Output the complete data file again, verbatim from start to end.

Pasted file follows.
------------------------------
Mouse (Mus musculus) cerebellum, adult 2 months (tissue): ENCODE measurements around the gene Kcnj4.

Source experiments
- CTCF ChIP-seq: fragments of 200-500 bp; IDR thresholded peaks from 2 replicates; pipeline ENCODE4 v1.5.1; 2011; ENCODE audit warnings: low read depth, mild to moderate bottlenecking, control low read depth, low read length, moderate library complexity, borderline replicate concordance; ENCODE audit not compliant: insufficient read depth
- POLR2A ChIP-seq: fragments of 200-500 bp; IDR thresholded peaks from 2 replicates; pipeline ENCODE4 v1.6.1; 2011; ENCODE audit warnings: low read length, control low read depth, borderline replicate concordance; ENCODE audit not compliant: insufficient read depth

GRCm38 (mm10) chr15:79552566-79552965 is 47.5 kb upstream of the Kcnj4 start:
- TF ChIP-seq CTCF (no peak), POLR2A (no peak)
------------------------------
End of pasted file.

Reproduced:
Mouse (Mus musculus) cerebellum, adult 2 months (tissue): ENCODE measurements around the gene Kcnj4.

Source experiments
- CTCF ChIP-seq: fragments of 200-500 bp; IDR thresholded peaks from 2 replicates; pipeline ENCODE4 v1.5.1; 2011; ENCODE audit warnings: low read depth, mild to moderate bottlenecking, control low read depth, low read length, moderate library complexity, borderline replicate concordance; ENCODE audit not compliant: insufficient read depth
- POLR2A ChIP-seq: fragments of 200-500 bp; IDR thresholded peaks from 2 replicates; pipeline ENCODE4 v1.6.1; 2011; ENCODE audit warnings: low read length, control low read depth, borderline replicate concordance; ENCODE audit not compliant: insufficient read depth

GRCm38 (mm10) chr15:79552566-79552965 is 47.5 kb upstream of the Kcnj4 start:
- TF ChIP-seq CTCF (no peak), POLR2A (no peak)